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Blue Chip Issue 86

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Blue Chip Journal is a quarterly journal for the financial planning industry and is the official publication of the Financial Planning Institute of Southern Africa NPC (FPI), effective from the January 2020 edition. Blue Chip publishes contributions from FPI and other leading industry figures, covering all aspects of the financial planning industry. Visit Blue Chip Digital:


BLUE CHIP FINANCIAL PLANNING | Legislation The impact of COFI on FSPs Preparing for the “Mother” of all market conduct legislation Anton Swanepoel, Founder, Trusted Advisors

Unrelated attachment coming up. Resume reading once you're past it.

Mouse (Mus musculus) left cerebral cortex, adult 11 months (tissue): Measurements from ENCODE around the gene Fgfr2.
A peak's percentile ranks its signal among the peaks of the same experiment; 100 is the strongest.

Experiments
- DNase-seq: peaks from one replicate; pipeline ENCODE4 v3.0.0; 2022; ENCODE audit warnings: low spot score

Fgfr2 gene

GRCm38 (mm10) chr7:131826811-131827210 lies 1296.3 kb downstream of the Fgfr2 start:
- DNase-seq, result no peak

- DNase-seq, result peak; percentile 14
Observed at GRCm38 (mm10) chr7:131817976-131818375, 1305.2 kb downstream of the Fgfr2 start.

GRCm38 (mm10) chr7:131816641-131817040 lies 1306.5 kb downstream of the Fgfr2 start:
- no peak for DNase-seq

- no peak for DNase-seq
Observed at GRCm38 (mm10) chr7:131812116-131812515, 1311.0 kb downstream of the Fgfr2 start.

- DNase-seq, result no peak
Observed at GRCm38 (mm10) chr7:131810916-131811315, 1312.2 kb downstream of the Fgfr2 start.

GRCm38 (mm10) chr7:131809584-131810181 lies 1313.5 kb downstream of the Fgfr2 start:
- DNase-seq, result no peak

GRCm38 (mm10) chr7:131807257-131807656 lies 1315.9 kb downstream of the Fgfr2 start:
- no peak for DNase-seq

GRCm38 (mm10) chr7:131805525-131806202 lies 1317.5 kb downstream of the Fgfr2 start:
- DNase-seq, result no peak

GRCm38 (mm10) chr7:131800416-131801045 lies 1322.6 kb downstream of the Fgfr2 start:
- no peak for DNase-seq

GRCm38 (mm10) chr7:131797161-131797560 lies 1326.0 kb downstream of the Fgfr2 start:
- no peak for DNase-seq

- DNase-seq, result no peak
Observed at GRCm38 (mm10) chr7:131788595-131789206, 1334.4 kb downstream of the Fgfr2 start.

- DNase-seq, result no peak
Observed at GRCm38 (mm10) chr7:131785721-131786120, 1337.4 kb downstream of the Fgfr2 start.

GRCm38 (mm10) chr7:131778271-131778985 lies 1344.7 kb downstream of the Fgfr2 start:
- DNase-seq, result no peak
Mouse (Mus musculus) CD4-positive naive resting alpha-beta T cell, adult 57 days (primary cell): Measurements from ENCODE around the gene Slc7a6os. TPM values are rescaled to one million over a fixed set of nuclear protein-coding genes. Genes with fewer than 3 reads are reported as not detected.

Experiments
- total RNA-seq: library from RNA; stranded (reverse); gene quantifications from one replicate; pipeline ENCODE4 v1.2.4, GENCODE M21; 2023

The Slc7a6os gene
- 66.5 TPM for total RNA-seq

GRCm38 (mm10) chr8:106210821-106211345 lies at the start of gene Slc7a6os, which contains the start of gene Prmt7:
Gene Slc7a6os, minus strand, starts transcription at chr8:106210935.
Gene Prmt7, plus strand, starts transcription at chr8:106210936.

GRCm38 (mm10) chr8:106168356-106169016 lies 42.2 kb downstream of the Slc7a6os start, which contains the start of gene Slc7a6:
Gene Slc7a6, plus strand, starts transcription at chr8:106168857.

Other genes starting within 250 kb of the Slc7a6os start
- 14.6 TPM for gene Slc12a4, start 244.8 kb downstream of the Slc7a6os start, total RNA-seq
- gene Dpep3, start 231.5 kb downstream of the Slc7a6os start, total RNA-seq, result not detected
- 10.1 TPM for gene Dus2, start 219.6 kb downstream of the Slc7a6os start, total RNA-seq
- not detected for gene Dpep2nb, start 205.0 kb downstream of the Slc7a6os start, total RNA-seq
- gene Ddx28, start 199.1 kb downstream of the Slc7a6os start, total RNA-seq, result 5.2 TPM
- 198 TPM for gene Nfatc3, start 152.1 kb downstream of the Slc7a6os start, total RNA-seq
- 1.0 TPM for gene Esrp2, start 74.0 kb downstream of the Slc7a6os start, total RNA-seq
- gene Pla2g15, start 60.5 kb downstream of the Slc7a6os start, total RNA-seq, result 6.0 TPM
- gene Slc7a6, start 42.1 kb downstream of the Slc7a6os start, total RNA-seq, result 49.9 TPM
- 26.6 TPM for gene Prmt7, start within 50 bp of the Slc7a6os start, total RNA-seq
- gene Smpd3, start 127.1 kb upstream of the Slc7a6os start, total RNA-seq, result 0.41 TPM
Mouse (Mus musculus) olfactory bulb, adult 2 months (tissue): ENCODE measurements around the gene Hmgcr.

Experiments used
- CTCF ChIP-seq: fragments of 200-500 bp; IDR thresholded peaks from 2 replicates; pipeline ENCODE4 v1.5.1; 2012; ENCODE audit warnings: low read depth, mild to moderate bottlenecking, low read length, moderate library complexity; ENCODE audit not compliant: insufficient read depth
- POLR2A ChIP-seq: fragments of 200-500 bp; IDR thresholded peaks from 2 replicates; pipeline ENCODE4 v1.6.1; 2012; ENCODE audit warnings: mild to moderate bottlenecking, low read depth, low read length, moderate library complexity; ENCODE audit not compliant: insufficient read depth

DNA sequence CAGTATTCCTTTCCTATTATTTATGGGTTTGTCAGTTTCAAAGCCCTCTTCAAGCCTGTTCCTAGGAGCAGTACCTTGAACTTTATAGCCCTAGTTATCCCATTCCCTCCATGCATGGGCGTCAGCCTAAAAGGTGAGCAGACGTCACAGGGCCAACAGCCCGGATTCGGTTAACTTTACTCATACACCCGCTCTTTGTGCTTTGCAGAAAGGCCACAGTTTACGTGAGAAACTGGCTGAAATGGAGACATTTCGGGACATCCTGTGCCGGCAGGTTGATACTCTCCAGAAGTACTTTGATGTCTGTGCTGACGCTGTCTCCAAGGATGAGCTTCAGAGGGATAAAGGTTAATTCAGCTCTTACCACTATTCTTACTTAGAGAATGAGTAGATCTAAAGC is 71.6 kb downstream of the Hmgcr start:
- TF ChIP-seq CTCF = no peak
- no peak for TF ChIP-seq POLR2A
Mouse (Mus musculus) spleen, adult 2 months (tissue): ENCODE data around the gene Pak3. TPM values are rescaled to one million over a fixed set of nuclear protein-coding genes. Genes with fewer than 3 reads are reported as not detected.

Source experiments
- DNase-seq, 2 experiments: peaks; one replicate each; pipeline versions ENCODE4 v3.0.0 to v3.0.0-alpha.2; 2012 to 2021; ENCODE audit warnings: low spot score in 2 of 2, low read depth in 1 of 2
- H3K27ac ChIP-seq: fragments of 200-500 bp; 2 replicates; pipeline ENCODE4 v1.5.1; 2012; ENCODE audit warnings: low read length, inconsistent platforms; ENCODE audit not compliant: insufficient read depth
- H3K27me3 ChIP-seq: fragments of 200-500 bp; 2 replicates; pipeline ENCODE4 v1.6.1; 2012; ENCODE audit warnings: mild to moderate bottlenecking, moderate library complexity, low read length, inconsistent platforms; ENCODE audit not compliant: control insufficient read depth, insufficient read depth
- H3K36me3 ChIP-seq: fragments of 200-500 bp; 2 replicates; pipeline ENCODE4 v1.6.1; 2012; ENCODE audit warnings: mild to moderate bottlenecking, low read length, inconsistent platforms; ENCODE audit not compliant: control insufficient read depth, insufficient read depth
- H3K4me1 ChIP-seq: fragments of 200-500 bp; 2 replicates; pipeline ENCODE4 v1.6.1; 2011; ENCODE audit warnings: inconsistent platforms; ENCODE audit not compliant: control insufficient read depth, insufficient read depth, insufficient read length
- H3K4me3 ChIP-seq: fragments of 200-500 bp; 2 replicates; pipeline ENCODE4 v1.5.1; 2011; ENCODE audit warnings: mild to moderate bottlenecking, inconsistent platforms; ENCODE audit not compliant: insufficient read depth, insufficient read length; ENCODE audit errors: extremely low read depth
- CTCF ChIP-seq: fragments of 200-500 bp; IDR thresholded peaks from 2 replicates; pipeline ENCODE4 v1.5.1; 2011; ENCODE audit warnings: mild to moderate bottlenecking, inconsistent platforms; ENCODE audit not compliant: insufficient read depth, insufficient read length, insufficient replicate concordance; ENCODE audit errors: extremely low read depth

FINANCIAL PLANNING | Legislation BLUE CHIP At the time of drafting this article, it is industry’s understanding that National Treasury is intending to submit the Conduct of Financial Institutions (COFI) Bill to Cabinet in the first half of 2023. When promulgated, COFI will replace the Financial Advisory and Intermediary Services (FAIS) Act and many other pieces of financial services legislation. The purpose of this article is firstly to create awareness, so that financial services providers (FSPs) will know what is coming in 2023, and secondly, to provide some perspective on what the impact is going to be on FSPs. Lastly, to assist Key Individuals and representatives to prepare mentally for the transition from FAIS to COFI, which will happen in various stages over the next few years. To say that the capacity of financial services providers has already been stretched beyond the limit would be an understatement. Recognising the frustration Amid all the challenges and changes that financial advisors and intermediaries have had to endure over the years since the implementation of the Financial Intelligence Centre Act in 2001, the FAIS Act in 2004, Retail Distribution Review (still ongoing) and the more recent implementation of the Protection of Personal Information Act, I think it is fair to say that most advisors and intermediaries are “legislatively exhausted”. If we add the ripple effects of Covid, the crippling effect on businesses due to loadshedding, the ongoing political chaos, corruption, general lawlessness, and how all these factors impact the South African economy negatively, I for one do not blame advisors and intermediaries who find it hard to be filled with enthusiasm for COFI to be introduced. To say that the capacity of financial services providers has already been stretched beyond the limit would be an understatement. I have yet to find an advisor who does not believe that we are totally over-regulated as it is. In short, the world of advisors in South Africa is beyond a perfect storm already. Unfortunately, we have little choice but to brace ourselves for the next regulatory wave if we want to transition from FAIS to COFI effectively. I salute those who have been resilient enough to keep on going but, as if the recent past has not been challenging enough, your business will need yet another facelift as COFI is upon us. with the FSCA for activities as defined in the COFI Act when it comes into effect. The second observation is that the current FAIS Act, the fit and proper requirements, the FAIS General Code of Conduct, and a few Board Notices consist of approximately 160 pages of legislation. COFI must be read with the provisions of the Financial Sector Regulation (FSR) Act and the Conduct Standards that will replace the provisions of the FAIS General Code of Conduct. When COFI comes into effect financial services providers will have to deal with over 900 pages of market conduct legislation, excluding FICA and POPIA. Purely from a volume point of view COFI is going to be like FAIS on serious steroids. I would not blame you if you wanted to stop reading at this point and shout, “When is this going to stop? Enough already!” but it is important that you read on after taking a moment to regain consciousness... The importance of perspective Welcome back! Based on my experience in the industry over a period of more than three decades, some people will react to the changes, and some are going to respond. Although thesauruses use these terms interchangeably, in practice a reaction is usually quick, without taking time to process or considering all the facts, and it is full of emotion. A response on the other hand is usually a reply after taking a breath to get past any emotional reactions, carefully considering the facts and circumstances, and gaining insight and perspective. It is of vital importance that you resist the temptation to (over) react. The impact of COFI on FSPs The first thing that FSPs will have to consider is that, subject to transitional arrangements, all FSPs will have to be re-registered 39

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